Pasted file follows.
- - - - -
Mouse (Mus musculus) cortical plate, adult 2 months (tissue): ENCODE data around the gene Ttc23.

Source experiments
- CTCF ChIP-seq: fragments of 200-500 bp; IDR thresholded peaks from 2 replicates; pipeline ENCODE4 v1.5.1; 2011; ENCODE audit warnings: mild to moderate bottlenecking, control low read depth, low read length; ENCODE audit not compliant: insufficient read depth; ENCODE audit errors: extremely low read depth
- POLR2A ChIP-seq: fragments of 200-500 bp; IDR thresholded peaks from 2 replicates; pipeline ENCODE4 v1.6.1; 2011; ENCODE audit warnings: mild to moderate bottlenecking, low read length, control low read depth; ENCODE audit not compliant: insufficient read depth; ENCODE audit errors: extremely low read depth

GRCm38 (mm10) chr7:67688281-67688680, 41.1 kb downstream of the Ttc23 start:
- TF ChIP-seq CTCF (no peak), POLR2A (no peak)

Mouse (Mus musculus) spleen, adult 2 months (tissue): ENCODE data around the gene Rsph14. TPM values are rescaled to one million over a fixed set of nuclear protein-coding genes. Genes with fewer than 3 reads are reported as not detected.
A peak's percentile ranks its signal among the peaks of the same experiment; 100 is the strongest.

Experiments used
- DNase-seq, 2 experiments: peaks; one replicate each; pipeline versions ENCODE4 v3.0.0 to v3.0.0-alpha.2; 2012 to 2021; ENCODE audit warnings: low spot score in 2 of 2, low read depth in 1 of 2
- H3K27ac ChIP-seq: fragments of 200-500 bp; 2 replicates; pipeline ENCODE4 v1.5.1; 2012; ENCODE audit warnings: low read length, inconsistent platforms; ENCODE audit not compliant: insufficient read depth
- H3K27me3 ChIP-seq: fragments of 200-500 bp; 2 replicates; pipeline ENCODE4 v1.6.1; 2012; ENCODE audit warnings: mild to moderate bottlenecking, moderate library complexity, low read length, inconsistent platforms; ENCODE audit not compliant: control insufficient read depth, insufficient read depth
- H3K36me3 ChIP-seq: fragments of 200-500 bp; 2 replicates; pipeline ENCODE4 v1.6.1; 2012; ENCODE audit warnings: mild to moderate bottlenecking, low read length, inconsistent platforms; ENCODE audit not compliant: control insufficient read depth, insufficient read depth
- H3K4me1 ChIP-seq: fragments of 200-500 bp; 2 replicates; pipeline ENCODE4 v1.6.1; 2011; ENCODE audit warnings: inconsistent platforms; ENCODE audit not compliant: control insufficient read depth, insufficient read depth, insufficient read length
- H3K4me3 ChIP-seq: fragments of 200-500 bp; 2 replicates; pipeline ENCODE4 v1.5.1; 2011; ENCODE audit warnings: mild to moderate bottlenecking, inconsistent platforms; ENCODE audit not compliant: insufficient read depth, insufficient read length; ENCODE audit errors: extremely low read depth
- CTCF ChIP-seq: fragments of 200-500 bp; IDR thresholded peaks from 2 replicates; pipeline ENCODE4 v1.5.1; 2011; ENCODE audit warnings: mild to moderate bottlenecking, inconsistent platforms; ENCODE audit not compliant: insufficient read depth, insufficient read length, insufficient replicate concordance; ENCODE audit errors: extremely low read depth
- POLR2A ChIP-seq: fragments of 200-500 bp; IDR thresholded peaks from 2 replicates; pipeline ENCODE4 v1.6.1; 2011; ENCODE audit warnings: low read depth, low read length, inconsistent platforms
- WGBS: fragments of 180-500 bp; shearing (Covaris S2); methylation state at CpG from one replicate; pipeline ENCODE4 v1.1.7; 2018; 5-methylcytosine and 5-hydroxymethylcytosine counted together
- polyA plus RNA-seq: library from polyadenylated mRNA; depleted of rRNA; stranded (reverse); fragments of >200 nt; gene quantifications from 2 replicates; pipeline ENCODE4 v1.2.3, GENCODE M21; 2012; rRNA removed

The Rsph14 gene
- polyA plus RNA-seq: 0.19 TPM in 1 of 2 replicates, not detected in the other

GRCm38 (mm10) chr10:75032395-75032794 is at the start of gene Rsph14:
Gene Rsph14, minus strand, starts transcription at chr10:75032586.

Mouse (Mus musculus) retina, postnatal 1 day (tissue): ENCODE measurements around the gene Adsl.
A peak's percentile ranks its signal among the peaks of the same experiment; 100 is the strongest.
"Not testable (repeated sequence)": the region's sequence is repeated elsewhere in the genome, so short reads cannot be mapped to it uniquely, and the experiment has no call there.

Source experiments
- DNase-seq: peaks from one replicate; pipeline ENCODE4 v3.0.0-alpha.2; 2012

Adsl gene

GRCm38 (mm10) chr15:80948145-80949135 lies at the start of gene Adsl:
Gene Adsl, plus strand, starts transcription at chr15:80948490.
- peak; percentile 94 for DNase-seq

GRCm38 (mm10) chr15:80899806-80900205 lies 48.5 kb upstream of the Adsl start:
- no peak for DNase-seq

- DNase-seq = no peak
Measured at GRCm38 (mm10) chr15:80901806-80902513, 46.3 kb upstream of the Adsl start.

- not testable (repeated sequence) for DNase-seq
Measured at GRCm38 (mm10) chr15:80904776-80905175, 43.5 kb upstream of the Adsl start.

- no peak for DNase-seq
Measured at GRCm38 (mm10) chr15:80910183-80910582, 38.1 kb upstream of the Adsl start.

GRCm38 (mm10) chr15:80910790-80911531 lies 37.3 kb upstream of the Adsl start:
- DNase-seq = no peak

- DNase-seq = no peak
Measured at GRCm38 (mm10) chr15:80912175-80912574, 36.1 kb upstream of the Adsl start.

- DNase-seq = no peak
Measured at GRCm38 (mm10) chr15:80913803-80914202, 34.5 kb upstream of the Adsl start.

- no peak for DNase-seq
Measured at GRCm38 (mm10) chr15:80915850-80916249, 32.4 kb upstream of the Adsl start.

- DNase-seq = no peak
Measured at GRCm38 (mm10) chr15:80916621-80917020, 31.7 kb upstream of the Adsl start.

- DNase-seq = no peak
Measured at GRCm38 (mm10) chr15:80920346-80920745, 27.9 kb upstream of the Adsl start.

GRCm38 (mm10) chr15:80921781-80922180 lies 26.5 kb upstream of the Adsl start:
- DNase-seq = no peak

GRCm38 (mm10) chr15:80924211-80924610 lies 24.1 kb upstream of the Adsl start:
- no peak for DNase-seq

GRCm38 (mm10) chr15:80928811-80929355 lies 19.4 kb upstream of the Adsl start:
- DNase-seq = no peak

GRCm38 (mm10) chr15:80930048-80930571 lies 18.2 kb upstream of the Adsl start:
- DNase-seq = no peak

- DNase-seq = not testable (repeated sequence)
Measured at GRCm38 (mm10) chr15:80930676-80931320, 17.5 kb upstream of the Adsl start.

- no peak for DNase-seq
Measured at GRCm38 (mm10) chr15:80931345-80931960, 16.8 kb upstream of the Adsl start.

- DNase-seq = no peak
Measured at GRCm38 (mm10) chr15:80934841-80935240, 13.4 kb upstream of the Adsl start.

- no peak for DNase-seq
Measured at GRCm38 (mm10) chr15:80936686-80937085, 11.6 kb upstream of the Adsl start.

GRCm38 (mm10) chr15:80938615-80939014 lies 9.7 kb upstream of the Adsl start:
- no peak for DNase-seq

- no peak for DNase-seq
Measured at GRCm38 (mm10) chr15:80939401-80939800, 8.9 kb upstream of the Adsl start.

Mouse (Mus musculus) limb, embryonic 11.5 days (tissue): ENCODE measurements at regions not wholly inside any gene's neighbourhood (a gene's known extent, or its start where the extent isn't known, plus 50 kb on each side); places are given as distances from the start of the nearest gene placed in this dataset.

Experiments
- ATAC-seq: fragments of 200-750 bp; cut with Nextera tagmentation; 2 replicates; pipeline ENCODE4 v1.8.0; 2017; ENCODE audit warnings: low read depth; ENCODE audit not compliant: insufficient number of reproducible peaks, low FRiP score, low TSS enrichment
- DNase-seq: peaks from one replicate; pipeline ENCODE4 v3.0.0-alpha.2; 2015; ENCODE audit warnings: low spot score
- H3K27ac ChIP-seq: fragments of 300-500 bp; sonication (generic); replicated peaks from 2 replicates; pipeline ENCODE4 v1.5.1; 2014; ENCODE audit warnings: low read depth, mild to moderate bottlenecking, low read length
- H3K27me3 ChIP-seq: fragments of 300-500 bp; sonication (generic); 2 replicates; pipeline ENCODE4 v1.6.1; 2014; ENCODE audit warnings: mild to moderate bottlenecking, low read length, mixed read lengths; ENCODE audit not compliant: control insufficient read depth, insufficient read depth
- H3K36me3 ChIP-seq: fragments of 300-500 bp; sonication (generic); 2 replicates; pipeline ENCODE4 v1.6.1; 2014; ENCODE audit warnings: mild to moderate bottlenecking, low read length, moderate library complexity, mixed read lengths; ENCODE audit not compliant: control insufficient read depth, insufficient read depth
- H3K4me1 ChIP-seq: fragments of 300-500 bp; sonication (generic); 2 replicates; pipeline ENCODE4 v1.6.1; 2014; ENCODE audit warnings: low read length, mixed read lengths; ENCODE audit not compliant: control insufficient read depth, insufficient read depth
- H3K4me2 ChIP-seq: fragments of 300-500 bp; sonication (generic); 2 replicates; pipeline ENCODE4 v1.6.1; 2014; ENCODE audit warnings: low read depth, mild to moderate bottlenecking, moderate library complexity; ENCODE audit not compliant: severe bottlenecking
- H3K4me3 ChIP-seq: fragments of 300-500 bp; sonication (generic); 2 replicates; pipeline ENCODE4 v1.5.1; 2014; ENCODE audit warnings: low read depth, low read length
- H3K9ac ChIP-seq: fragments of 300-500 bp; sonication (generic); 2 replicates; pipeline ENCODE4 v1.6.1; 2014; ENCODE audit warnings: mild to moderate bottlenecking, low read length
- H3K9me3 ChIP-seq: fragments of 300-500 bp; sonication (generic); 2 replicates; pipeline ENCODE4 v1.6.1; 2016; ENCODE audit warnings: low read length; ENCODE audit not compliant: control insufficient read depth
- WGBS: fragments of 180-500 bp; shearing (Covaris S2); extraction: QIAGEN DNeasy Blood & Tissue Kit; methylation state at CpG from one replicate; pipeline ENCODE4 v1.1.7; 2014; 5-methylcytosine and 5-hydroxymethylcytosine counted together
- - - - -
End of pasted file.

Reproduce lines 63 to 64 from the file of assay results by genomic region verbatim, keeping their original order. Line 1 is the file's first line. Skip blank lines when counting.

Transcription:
- no peak for DNase-seq
Measured at GRCm38 (mm10) chr15:80931345-80931960, 16.8 kb upstream of the Adsl start.